Pubdate: Mon, 19 Oct 2015
Source: Tampa Tribune (FL)
Copyright: 2015 The Tribune Co.
Author: Elaine Silvestrini, Tribune staff
Page: A1


Prosecutions Are Up, but Formulas Change Quicker Than the Drug Code Can

TAMPA - Synthetic marijuana and other drugs continue to bedevil 
authorities, who say some progress is being made in the battle 
against unregulated chemicals that are landing teenagers and young 
adults in emergency rooms with horrifying reactions.

Although prosecutions mount, authorities say local law enforcement is 
frustrated by drug sellers who make minor changes in chemical 
formulations to get around the law, staying just out of reach of 
police. Once a substance is specifically listed as illegal, a new 
formula is created.

While fake pot and other synthetic drugs may not be sold as openly as 
they were in convenience stores a few years ago, they're still 
readily available, officials say, with frightening consequences.

Dr. Alfred Aleguas, director of the Florida Poison Information Center 
at Tampa General Hospital, said emergency rooms around the country 
have seen a spike in cases of young people with serious medical 
problems from using fake pot and other synthetic substances.

Regionally, for example, there have been about a dozen instances of 
people in their late teens and early 20s suffering from strokes since 
late last year, Aleguas said.

At first, doctors didn't know the cause. But when a sibling of one of 
the patients had the same experience within a couple of months and 
then reported using synthetic marijuana, doctors started to piece it together.

'The side effects are pretty unpredictable,' Aleguas said. Although 
there have yet to be deaths locally, 'some people ended up in rehab 
that had to learn how to walk and talk again.' One local man 
authorities said ran an enterprise that made fake pot in four states 
has settled a 3-year-old legal battle over more than $18 million in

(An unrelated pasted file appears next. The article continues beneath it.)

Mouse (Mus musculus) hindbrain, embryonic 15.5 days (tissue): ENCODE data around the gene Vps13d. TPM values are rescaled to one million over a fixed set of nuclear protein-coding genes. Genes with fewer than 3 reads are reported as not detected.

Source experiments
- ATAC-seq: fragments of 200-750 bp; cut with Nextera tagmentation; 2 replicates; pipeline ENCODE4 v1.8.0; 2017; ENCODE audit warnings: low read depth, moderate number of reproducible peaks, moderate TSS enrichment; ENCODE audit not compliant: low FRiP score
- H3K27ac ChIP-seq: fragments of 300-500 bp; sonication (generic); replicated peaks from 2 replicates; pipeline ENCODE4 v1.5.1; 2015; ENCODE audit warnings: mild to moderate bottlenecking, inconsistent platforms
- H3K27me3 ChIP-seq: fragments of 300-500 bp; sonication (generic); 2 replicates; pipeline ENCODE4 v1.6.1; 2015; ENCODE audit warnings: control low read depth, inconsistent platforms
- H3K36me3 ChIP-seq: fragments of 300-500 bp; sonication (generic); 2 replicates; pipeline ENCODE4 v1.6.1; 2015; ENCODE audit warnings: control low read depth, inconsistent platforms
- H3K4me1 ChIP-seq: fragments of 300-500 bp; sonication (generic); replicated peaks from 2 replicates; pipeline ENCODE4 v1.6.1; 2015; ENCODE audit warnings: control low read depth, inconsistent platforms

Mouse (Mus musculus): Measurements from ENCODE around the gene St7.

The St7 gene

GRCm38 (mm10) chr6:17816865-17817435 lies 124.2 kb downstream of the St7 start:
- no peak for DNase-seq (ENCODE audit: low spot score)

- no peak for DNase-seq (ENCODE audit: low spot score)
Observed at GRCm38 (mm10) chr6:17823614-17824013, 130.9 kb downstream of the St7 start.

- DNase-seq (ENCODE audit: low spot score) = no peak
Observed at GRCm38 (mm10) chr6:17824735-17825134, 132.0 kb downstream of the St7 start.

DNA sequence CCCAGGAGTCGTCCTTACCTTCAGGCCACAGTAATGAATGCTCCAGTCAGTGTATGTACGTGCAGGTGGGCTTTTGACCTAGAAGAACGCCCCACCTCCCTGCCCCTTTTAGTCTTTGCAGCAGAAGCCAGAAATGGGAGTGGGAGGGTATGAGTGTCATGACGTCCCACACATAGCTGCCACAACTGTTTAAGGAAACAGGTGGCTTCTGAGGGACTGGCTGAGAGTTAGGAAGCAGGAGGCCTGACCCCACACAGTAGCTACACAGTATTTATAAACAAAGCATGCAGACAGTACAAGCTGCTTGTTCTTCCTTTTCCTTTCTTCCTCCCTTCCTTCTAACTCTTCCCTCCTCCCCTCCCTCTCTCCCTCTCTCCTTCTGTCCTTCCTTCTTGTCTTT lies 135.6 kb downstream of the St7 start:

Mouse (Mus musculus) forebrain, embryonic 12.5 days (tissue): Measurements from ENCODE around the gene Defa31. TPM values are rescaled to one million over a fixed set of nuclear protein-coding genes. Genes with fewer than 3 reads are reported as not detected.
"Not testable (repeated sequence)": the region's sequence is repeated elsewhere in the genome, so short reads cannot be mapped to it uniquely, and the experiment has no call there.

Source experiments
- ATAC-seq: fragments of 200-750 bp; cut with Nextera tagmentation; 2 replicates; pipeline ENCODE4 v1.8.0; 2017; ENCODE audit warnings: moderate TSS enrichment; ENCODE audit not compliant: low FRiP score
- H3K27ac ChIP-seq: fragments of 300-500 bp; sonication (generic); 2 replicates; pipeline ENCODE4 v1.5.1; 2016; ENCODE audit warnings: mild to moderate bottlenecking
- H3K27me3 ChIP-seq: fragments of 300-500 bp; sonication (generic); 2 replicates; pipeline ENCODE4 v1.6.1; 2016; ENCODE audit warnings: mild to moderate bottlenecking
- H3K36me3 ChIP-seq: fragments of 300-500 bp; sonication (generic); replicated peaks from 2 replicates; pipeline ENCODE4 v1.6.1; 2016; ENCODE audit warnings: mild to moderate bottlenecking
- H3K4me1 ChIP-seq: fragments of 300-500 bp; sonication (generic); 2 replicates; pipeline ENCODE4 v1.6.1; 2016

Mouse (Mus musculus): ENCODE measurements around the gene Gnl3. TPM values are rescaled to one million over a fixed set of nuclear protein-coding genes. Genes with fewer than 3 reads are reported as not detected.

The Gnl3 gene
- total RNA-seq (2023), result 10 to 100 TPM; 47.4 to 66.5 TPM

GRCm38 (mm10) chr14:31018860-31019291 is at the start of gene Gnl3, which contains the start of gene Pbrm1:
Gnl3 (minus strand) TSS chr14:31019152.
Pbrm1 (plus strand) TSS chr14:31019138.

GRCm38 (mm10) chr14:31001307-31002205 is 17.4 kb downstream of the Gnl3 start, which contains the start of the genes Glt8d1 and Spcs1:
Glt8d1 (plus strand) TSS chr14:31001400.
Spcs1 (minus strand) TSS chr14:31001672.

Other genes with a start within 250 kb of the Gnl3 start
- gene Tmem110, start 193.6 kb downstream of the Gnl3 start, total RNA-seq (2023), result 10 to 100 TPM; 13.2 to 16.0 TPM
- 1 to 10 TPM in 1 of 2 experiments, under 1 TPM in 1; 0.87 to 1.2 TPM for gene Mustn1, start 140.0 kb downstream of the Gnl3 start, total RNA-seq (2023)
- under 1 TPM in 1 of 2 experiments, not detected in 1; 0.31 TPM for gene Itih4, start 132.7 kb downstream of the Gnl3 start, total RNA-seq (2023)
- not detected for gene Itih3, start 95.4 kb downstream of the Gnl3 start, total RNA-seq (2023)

assets federal prosecutors had seized from him and his family. Under 
the deal, Timothy Hummel will get back about $12 million and forfeit the rest.

Hummel, 66, of Redington Beach, has also pleaded guilty to the 
relatively minor federal offense of selling misbranded drugs. He is 
awaiting sentencing. His son and son-in-law were sentenced last week 
to probation.

Hummel's lawyer, Jim Felman, said the pleas and forfeiture settlement 
represent a compromise. The charge doesn't require the defendant to 
have known what he was doing was illegal, Felman said, and 
prosecutors don't claim they can prove Hummel knew he was doing 
anything illegal.

Officials said the business operated by the Hummels and others raked 
in at least $38 million locally in less than three years selling 
products under names including 'Green Cobra,' 'White Rabbit' and 
'Bayou Blaster Swamp Sachet.' Felman argued that the chemicals the 
business sold were not illegal at the time, but federal prosecutors 
asserted the substances were covered under the law because they were 
considered analogues, defined as 'substantially similar' to another 
drug that was listed as illegal.

Felman said analogue prosecutions raise serious constitutional 
questions because citizens are not on notice that what they are doing 
is illegal.

'We have laws in this country for a reason, so you know what you can 
and cannot do,' he said, 'and when you start to get into a situation 
where you're blurring those lines and you're going to start 
imprisoning people based on conduct that's not in a law just because 
you think it's morally wrong, then none of us have any protection 
left.' Hummel, for example, was putting his name on his products and 
selling them in stores open to the public, Felman said.

'Who would do such a thing if they thought what they were doing was 
illegal?' Hummel also moved from state to state on his lawyer's 
advice, as the laws changed in different jurisdictions. 'He was 
following the law,' Felman said.

The U.S. Attorney's Office couldn't provide statistics on 
prosecutions for synthetic marijuana and other synthetic drugs. But 
officials did provide a list of more than two dozen defendants 
prosecuted in Tampa federal court in the last two years.

The synthetic drugs are 'extremely dangerous because they're 
unregulated products mostly marketed to young teens,' said Assistant 
U.S. Attorney Rachelle DesVaux Bedke. 'When the new ones hit, nobody 
knows at the outset what's in them or what kind of effect they have.' 
Local law enforcement, she added, 'has definitely worked hard to get 
them off the shelves' of convenience stores, 'but they're still 
available.' Federal investigators concentrate on large-scale